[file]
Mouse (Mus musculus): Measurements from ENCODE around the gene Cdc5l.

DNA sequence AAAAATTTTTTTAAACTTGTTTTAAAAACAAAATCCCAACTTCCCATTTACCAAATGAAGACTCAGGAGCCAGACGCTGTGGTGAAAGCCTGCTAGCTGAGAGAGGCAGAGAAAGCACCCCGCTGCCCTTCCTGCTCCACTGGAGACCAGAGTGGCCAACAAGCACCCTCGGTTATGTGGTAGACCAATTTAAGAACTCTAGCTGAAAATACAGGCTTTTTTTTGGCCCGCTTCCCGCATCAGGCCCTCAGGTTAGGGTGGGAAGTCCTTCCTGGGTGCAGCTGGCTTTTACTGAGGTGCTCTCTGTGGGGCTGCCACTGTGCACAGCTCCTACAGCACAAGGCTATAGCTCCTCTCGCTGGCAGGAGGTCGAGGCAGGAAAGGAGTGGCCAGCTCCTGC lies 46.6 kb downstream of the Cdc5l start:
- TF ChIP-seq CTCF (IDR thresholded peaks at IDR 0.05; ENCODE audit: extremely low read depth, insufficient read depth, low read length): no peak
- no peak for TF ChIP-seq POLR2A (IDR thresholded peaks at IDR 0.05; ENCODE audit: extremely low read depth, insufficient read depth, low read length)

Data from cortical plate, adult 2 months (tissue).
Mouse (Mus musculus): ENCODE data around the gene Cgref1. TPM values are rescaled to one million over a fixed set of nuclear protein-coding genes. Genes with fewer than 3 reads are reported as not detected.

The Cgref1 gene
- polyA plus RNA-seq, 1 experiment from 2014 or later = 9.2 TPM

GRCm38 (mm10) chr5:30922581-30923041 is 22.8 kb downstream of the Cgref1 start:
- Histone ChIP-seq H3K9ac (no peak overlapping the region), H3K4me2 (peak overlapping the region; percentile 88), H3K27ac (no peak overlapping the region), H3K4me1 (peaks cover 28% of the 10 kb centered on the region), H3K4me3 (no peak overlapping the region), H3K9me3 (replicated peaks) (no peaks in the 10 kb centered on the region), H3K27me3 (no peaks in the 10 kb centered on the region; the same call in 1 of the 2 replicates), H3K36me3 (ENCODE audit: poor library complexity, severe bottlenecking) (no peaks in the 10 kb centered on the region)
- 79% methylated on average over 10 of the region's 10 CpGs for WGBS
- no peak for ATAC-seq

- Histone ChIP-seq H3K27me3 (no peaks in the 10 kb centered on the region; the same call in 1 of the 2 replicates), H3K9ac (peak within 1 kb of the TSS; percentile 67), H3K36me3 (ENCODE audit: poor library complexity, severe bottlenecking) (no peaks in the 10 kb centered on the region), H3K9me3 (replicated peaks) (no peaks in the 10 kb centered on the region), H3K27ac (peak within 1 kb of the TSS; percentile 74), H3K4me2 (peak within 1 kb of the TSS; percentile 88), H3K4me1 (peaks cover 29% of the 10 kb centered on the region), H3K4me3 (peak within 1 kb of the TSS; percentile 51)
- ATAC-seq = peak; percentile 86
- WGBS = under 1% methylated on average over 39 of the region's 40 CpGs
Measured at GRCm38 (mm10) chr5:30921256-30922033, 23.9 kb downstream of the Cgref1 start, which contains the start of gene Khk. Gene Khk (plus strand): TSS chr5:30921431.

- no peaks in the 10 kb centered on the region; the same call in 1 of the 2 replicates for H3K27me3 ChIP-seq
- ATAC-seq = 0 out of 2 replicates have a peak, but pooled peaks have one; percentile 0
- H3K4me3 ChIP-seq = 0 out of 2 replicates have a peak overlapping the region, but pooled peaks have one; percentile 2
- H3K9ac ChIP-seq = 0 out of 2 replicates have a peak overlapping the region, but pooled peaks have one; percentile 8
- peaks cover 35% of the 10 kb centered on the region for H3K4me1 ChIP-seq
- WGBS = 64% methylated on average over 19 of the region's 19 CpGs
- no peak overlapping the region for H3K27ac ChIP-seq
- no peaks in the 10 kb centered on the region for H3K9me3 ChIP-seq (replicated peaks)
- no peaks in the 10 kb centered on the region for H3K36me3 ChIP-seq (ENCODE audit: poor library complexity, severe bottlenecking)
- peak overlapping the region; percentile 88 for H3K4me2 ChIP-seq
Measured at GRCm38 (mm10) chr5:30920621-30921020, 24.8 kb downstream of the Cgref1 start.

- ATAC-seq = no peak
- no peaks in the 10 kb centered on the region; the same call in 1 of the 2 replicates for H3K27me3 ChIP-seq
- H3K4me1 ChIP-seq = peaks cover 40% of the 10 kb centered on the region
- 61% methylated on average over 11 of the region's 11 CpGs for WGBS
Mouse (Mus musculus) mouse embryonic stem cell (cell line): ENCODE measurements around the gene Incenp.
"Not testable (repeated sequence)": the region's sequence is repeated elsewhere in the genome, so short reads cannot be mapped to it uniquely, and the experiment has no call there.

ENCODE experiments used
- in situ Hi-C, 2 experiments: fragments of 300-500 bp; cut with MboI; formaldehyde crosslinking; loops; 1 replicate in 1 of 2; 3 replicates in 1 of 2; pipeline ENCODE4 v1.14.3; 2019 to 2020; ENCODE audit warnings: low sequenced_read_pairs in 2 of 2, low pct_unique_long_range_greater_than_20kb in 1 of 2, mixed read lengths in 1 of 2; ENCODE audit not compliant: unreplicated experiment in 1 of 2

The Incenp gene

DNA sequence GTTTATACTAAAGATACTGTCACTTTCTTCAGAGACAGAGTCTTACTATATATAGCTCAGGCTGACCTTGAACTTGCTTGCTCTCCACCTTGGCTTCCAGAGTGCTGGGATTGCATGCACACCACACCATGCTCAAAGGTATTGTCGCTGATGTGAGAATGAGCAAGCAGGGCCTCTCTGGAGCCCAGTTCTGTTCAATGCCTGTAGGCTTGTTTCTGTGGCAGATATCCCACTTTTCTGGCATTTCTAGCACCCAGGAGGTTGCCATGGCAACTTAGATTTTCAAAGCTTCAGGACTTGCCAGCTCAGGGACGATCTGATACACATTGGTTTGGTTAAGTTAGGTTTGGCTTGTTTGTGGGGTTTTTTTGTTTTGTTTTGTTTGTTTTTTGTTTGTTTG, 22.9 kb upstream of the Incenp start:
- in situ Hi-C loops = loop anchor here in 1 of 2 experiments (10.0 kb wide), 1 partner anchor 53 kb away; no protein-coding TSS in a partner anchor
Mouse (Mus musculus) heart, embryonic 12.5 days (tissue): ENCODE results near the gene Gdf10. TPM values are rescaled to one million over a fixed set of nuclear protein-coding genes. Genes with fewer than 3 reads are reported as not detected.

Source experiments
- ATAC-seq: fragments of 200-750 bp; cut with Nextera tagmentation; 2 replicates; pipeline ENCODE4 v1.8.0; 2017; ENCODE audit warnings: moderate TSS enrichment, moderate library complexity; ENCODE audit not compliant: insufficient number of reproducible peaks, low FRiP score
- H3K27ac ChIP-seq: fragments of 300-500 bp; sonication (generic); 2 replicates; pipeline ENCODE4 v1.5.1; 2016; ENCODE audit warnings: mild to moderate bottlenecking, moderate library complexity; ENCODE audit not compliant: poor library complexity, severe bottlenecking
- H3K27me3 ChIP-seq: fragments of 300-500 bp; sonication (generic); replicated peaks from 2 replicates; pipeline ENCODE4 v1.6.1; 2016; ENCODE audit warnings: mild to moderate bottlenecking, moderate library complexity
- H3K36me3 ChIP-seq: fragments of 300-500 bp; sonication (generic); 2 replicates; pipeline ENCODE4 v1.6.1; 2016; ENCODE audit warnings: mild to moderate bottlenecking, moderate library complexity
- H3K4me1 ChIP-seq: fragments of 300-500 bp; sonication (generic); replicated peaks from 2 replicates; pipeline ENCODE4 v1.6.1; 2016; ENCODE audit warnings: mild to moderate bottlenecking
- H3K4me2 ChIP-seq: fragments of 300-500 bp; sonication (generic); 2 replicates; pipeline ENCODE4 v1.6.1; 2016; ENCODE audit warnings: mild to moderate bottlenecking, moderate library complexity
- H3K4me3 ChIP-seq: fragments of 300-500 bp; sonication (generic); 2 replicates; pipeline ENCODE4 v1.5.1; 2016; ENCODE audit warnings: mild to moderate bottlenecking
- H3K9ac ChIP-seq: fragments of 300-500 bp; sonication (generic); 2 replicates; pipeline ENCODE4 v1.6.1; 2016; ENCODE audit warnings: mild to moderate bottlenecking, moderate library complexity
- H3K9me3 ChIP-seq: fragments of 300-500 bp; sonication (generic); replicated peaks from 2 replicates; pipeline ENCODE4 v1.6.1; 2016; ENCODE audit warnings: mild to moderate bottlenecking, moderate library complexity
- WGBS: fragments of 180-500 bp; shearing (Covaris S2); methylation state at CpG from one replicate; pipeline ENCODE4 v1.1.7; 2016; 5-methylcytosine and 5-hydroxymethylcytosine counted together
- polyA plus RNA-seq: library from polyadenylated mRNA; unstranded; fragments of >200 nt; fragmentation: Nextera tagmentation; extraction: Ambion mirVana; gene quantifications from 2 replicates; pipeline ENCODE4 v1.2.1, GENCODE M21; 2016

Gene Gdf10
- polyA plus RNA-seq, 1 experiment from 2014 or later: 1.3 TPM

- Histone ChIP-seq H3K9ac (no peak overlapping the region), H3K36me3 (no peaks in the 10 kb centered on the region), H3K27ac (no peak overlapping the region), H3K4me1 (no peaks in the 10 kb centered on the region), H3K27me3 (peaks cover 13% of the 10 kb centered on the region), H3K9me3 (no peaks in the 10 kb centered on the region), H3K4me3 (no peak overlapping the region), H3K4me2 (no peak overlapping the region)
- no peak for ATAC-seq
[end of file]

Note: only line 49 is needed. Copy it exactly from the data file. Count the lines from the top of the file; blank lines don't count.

- H3K9me3 ChIP-seq: fragments of 300-500 bp; sonication (generic); replicated peaks from 2 replicates; pipeline ENCODE4 v1.6.1; 2016; ENCODE audit warnings: mild to moderate bottlenecking, moderate library complexity